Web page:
"There are a lot more JuiceLanders hoping that the festival happens this year than ever before," Shook told Austonia. "We see a lot of old friends and old fans of the brand that come to Austin maybe once a year just for ACL, so it's sort of a homecoming. It's a really good time and everybody looks forward to it."
JuiceLand will have double the staff at the festival this year. (JuiceLand)
APH officials said on Friday morning that for the time being, they are working with organizers to make sure the festival can go on safely. However, APH Interim Health Director Adrienne Stirrup said circumstances could change at the drop of a hat.
"You can go to bed on a Friday night thinking that we're on this smooth trajectory to Stage 4 and wake up on a Monday to find out that something happened over the weekend, and those projections say that it's going to take us a little bit longer," Stirrup said.
No matter what happens, Shook said he and his JuiceLand family will try to see the silver lining while looking forward to ACL 2022.
"If Zilker Park is open for people to play in it for a month more than usual, which would be the case, that's a pretty good thing," Shook said. "You got to be more safe than you are sorry. So, if the powers that be decide that the festival is canceled, we'll just roll with the punches and make lemonade out of lemons."
You know what they say, good things come to those who wait.
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Samsung might soon be making more moves in the Austin metro.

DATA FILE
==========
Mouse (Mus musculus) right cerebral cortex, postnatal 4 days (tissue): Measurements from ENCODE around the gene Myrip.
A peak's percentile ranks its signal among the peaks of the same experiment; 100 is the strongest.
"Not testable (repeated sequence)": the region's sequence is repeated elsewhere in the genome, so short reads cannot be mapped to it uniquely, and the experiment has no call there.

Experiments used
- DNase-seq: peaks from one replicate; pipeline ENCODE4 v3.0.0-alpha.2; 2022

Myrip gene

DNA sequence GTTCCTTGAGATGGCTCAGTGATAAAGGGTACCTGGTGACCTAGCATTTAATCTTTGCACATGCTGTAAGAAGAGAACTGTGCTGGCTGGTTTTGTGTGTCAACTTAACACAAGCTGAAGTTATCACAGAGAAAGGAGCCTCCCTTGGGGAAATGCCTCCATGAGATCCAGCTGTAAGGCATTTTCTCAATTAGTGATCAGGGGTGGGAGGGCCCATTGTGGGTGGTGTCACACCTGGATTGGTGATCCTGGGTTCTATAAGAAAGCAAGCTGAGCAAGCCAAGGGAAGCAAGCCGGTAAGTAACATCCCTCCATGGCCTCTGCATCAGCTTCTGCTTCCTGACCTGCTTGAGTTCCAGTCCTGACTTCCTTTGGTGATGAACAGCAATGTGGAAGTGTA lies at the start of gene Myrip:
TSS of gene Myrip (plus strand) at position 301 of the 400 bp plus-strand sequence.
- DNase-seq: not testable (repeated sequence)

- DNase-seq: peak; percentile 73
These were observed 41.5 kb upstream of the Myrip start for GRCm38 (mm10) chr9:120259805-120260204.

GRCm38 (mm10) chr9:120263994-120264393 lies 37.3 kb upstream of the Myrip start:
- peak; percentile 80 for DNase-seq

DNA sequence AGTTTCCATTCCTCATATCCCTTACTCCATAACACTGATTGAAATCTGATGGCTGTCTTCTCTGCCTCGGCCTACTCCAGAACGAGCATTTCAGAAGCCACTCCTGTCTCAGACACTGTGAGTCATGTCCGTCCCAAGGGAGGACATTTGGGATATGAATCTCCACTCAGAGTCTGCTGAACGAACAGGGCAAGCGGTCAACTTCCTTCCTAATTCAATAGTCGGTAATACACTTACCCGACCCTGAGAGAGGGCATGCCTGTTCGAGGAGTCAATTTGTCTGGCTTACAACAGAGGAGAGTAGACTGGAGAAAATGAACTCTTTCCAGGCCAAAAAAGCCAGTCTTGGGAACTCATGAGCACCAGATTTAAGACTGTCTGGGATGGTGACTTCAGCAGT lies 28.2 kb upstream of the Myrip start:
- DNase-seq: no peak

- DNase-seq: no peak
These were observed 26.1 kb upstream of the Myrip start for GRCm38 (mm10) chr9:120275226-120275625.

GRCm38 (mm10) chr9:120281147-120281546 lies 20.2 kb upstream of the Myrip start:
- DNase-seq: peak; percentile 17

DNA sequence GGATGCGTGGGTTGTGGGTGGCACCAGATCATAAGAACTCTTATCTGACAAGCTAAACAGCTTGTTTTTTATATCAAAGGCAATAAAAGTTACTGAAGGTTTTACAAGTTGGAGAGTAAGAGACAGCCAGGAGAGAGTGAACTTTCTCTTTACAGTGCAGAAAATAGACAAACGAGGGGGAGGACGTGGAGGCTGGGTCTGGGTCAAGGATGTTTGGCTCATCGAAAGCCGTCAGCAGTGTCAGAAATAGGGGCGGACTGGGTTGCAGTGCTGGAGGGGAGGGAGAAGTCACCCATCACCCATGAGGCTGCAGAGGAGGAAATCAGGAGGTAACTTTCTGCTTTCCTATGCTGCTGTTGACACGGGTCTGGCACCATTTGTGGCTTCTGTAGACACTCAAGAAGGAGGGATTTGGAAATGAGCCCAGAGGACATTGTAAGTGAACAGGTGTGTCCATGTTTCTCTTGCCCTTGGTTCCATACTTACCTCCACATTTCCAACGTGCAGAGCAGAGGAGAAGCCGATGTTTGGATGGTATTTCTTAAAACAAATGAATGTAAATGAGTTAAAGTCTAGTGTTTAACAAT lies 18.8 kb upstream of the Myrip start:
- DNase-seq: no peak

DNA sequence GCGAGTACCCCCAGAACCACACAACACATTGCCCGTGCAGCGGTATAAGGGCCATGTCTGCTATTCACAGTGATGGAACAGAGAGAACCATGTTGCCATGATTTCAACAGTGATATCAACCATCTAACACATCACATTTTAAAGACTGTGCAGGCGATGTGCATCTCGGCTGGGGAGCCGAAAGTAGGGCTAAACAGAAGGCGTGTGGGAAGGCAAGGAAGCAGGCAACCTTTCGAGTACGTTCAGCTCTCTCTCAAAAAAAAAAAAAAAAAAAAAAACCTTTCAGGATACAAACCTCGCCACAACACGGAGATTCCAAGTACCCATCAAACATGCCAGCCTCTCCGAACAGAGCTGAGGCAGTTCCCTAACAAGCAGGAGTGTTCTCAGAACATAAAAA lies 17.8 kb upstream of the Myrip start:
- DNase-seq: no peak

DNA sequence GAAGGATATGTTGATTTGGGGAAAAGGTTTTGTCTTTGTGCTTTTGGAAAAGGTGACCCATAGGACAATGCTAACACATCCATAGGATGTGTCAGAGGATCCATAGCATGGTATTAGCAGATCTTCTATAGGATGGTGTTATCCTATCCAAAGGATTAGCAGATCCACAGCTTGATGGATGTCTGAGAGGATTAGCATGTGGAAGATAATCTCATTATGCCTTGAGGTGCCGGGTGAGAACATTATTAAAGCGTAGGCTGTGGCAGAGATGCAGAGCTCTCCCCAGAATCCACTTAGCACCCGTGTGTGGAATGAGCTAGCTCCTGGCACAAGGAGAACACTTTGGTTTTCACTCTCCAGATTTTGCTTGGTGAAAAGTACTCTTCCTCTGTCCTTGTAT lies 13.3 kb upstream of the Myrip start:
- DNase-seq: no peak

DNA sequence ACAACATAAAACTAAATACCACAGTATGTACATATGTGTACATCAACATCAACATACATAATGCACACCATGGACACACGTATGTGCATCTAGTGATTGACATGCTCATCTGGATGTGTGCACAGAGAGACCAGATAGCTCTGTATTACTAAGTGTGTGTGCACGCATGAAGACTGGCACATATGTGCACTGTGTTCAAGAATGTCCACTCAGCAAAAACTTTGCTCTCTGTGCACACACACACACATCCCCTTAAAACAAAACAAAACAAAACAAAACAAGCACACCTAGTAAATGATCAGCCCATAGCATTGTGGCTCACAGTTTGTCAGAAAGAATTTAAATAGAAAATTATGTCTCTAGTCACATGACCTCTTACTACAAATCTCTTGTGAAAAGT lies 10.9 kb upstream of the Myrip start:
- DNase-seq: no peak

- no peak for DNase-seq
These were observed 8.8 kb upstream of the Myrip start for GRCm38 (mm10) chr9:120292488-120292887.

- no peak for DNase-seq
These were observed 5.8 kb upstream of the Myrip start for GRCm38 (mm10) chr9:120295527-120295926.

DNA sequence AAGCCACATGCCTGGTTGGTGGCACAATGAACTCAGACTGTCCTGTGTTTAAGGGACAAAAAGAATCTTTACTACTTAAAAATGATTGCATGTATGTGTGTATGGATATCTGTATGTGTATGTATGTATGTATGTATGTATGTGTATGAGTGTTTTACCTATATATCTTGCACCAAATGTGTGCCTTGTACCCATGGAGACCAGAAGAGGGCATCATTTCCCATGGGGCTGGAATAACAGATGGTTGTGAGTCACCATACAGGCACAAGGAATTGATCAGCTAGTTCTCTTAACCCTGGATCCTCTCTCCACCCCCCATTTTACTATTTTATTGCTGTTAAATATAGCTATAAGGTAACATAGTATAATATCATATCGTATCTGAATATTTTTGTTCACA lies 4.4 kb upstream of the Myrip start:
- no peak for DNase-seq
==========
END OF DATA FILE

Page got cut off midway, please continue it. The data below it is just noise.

The tech giant, which made waves as it announced plans to build a $17 billion chip plant in Taylor in late 2021, might be looking to expand in the Northeast Austin area, according to an Austin Business Journal report.
ABJ said the South Korean company is seeking more tax breaks from nearby Taylor and Manor school districts. The company filed documents requesting Chapter 313 incentives related to the breaks Saturday, and ABJ said each district will review the requests separately on Tuesday.
"While we do not have specific plans to build at this time, the Chapter 313 application process is part of our long-term planning to evaluate the viability of potentially building additional fabrication plants in the U.S.," Samsung Austin Semiconductor LLC.'s director of communications, Michele Glaze, told the ABJ.
But Samsung has made headlines for more than just the $17 billion plant: In early 2022, the company caught heat for two separate spills of millions of gallons of wastewater into tributaries near its semiconductor plant.
While no expansion is promised, ABJ speculates that expansions could occur at the 1,200 acre planned Taylor factory or near the chipmaking factory on Austin's East Parmer Lane. Both expansions could bring even more revenue and job opportunities to Samsung's Texas home.